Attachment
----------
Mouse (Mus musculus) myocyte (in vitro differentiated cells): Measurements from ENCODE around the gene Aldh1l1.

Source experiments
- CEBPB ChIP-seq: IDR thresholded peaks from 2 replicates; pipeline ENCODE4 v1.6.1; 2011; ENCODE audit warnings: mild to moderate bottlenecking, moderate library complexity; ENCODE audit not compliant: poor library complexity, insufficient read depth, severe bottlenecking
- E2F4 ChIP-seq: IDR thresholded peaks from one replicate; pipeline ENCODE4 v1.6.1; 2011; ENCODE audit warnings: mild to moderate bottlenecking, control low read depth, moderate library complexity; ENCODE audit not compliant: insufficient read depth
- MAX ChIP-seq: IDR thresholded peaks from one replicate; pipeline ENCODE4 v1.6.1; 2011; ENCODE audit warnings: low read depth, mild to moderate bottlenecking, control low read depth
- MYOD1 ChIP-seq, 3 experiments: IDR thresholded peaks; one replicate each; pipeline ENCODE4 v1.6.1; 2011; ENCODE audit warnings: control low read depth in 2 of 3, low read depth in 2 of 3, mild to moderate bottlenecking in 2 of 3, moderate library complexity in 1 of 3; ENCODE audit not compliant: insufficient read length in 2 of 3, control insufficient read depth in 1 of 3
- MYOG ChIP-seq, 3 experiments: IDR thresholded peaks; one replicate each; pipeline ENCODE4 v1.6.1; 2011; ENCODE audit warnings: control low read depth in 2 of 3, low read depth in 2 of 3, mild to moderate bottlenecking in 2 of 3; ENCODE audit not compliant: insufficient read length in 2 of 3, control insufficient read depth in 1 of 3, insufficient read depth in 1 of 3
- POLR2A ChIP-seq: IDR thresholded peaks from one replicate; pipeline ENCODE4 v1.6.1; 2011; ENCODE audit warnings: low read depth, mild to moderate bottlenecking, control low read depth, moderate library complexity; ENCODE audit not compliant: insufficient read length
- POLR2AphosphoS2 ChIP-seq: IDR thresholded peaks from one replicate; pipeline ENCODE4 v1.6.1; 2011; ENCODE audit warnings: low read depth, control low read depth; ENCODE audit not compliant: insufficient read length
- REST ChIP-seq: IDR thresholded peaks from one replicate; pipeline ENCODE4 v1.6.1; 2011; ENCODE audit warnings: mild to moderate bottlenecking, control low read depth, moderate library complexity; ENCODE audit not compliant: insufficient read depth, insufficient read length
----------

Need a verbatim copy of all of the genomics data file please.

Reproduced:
Mouse (Mus musculus) myocyte (in vitro differentiated cells): Measurements from ENCODE around the gene Aldh1l1.

Source experiments
- CEBPB ChIP-seq: IDR thresholded peaks from 2 replicates; pipeline ENCODE4 v1.6.1; 2011; ENCODE audit warnings: mild to moderate bottlenecking, moderate library complexity; ENCODE audit not compliant: poor library complexity, insufficient read depth, severe bottlenecking
- E2F4 ChIP-seq: IDR thresholded peaks from one replicate; pipeline ENCODE4 v1.6.1; 2011; ENCODE audit warnings: mild to moderate bottlenecking, control low read depth, moderate library complexity; ENCODE audit not compliant: insufficient read depth
- MAX ChIP-seq: IDR thresholded peaks from one replicate; pipeline ENCODE4 v1.6.1; 2011; ENCODE audit warnings: low read depth, mild to moderate bottlenecking, control low read depth
- MYOD1 ChIP-seq, 3 experiments: IDR thresholded peaks; one replicate each; pipeline ENCODE4 v1.6.1; 2011; ENCODE audit warnings: control low read depth in 2 of 3, low read depth in 2 of 3, mild to moderate bottlenecking in 2 of 3, moderate library complexity in 1 of 3; ENCODE audit not compliant: insufficient read length in 2 of 3, control insufficient read depth in 1 of 3
- MYOG ChIP-seq, 3 experiments: IDR thresholded peaks; one replicate each; pipeline ENCODE4 v1.6.1; 2011; ENCODE audit warnings: control low read depth in 2 of 3, low read depth in 2 of 3, mild to moderate bottlenecking in 2 of 3; ENCODE audit not compliant: insufficient read length in 2 of 3, control insufficient read depth in 1 of 3, insufficient read depth in 1 of 3
- POLR2A ChIP-seq: IDR thresholded peaks from one replicate; pipeline ENCODE4 v1.6.1; 2011; ENCODE audit warnings: low read depth, mild to moderate bottlenecking, control low read depth, moderate library complexity; ENCODE audit not compliant: insufficient read length
- POLR2AphosphoS2 ChIP-seq: IDR thresholded peaks from one replicate; pipeline ENCODE4 v1.6.1; 2011; ENCODE audit warnings: low read depth, control low read depth; ENCODE audit not compliant: insufficient read length
- REST ChIP-seq: IDR thresholded peaks from one replicate; pipeline ENCODE4 v1.6.1; 2011; ENCODE audit warnings: mild to moderate bottlenecking, control low read depth, moderate library complexity; ENCODE audit not compliant: insufficient read depth, insufficient read length